Life Member Garth Schlierike reminisces on the 52 years he has been involved in karting.

Life Member Garth Schlierike reminisces on the 52 years he has been involved in karting.

Excerpt from historical Club Newsletter

Why me? He’s a good talker that Mark Cowley, I mean he wouldn’t take no for an answer would he? Also he is a bigger than me. (Most of our cadets are bigger than you Garth!- Ed). That was last clubday and I said OK. So here I am writing a few pages.

Well, for me it all started back in 1960 in Te Awamutu of all places. I was working for the Para Rubber Company and I was basically on transfer. It was the first branch that I had managed. I ended up playing first division soccer in Hamilton and it was there that I was approached by a member of my team to see if I could find some wheels and tyres suitable for a ‘go-kart’. I did some enquiries and found that sizes were available from Firestone and Dunlop in 16” X 4” knobbly rears and 12” X 3” ribbed fronts. As they were mainly racing on dirt and farm paddocks these were ideal. At the time in Te Awamutu, I lived next door to an engineer who saw the wheels one day and enquired, “what are they for?” I told him and two months later I had a kart in the garden shed! My wife at the time, Gail was not very enthusiastic!

Next what do I do for a motor? Someone suggested the local mower/chainsaw shop. Around I swooped and the owner, a guy called Mac said “out in the back shed there’s an old chainsaw and with a bit of work it might go”. In the shed there was a twin cylindered IEL Chainsaw motor (185cc) with no pipes, etc. I went back the next day and it was all clean and looked a bit different, Mac looked quite pleased with himself when he said “and it even goes too”. I was chuffed! A new starter rope, a bit of gas, a few pulls and away it went! I let it idle for a while then gave it a burst; there was smoke everywhere, but what a roar, two open exhausts– WOW!!!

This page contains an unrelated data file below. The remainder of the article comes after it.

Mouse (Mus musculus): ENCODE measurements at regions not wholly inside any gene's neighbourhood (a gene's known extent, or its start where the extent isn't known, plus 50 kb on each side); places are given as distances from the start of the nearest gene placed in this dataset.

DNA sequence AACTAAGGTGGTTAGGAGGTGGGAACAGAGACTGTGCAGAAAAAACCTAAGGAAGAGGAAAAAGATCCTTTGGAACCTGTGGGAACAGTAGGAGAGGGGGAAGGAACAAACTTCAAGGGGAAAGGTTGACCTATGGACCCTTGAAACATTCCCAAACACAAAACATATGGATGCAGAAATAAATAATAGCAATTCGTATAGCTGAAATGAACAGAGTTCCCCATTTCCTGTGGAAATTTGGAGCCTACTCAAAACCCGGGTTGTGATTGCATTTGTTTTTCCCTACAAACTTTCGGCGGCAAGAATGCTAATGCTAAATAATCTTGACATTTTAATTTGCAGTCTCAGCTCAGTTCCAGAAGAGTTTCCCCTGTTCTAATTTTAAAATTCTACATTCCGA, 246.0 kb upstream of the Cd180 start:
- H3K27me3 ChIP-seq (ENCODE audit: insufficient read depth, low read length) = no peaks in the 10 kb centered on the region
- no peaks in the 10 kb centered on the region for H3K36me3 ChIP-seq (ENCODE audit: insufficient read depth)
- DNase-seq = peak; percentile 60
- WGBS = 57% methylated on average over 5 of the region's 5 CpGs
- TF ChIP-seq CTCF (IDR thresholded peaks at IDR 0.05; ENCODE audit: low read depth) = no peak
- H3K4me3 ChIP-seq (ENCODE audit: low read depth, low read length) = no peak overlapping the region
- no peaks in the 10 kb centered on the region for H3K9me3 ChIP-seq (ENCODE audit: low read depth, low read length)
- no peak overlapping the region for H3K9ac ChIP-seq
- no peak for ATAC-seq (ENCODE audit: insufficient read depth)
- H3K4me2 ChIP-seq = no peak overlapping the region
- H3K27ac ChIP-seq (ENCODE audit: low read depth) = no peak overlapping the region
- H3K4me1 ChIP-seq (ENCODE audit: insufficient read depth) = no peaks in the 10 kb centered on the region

The next challenge was to find a clutch! Next door to the chainsaw shop was the local motorbike shop and it had a huge store full of bits. I left if with them as I knew both the owners, everyone knows everyone in Te Awamutu. Three days later I got a phone call to say that they had solved the problem. I went around and there was the motor fitted with a BSA 4 speed gearbox. The motor drove back to the gearbox and then from the gearbox to a sprocket on the axle. They had made two exhaust pipes about 12 inches long with no baffles. It was
no noisier than a modern open kart.

Clubdays in Te Awamutu where held on one of our club member’s farms at Pirongia in an area of his property that was not suitable as farmland. After three weekends work we had the tack shaped out and covered in limestone. The Waipa Club (as it was known) consisted mainly of farmers and some townies (as I was known). Clubday started after milking in the morning and most people were home for milking in the afternoon! On a good day, we would have maybe 20-25 karts attending. They came from other clubs such as Te Kuiti, Cambridge, Hamilton, Te Aroha, Huntly, Matamata, Kinleith and Tokoroa. One of the members from the Cambridge club was a rep on the road and covered the whole area, so he organized the weekends when you had racing. We had quite a choice, every club being only an hour away at the most, so we had a different track to race at every weekend.